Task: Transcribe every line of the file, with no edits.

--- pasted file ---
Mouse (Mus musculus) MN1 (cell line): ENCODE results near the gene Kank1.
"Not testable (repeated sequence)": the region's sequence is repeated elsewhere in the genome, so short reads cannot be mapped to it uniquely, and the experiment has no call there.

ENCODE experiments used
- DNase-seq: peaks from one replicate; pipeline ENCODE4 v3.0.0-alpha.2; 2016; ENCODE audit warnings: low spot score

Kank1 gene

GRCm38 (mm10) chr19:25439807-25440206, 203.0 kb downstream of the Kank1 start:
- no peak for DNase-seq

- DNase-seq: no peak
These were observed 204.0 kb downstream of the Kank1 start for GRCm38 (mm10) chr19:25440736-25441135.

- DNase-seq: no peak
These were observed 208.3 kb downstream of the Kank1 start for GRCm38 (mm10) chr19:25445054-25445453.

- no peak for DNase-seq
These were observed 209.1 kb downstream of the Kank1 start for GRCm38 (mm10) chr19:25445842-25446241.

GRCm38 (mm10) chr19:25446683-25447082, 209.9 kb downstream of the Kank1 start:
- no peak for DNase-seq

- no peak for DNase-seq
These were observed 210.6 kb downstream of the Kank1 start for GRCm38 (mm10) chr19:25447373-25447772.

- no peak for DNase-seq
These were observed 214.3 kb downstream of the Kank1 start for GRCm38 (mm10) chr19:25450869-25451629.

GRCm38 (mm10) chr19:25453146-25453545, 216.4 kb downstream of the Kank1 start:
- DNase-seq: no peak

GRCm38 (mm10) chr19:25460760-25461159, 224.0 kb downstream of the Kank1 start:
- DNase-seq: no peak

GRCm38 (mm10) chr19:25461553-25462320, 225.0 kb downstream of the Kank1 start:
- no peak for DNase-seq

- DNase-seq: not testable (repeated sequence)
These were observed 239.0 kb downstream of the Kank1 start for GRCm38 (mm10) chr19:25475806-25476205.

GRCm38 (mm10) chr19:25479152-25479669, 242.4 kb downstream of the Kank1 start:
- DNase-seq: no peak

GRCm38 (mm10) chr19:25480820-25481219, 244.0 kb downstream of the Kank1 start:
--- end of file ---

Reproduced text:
Mouse (Mus musculus) MN1 (cell line): ENCODE results near the gene Kank1.
"Not testable (repeated sequence)": the region's sequence is repeated elsewhere in the genome, so short reads cannot be mapped to it uniquely, and the experiment has no call there.

ENCODE experiments used
- DNase-seq: peaks from one replicate; pipeline ENCODE4 v3.0.0-alpha.2; 2016; ENCODE audit warnings: low spot score

Kank1 gene

GRCm38 (mm10) chr19:25439807-25440206, 203.0 kb downstream of the Kank1 start:
- no peak for DNase-seq

- DNase-seq: no peak
These were observed 204.0 kb downstream of the Kank1 start for GRCm38 (mm10) chr19:25440736-25441135.

- DNase-seq: no peak
These were observed 208.3 kb downstream of the Kank1 start for GRCm38 (mm10) chr19:25445054-25445453.

- no peak for DNase-seq
These were observed 209.1 kb downstream of the Kank1 start for GRCm38 (mm10) chr19:25445842-25446241.

GRCm38 (mm10) chr19:25446683-25447082, 209.9 kb downstream of the Kank1 start:
- no peak for DNase-seq

- no peak for DNase-seq
These were observed 210.6 kb downstream of the Kank1 start for GRCm38 (mm10) chr19:25447373-25447772.

- no peak for DNase-seq
These were observed 214.3 kb downstream of the Kank1 start for GRCm38 (mm10) chr19:25450869-25451629.

GRCm38 (mm10) chr19:25453146-25453545, 216.4 kb downstream of the Kank1 start:
- DNase-seq: no peak

GRCm38 (mm10) chr19:25460760-25461159, 224.0 kb downstream of the Kank1 start:
- DNase-seq: no peak

GRCm38 (mm10) chr19:25461553-25462320, 225.0 kb downstream of the Kank1 start:
- no peak for DNase-seq

- DNase-seq: not testable (repeated sequence)
These were observed 239.0 kb downstream of the Kank1 start for GRCm38 (mm10) chr19:25475806-25476205.

GRCm38 (mm10) chr19:25479152-25479669, 242.4 kb downstream of the Kank1 start:
- DNase-seq: no peak

GRCm38 (mm10) chr19:25480820-25481219, 244.0 kb downstream of the Kank1 start: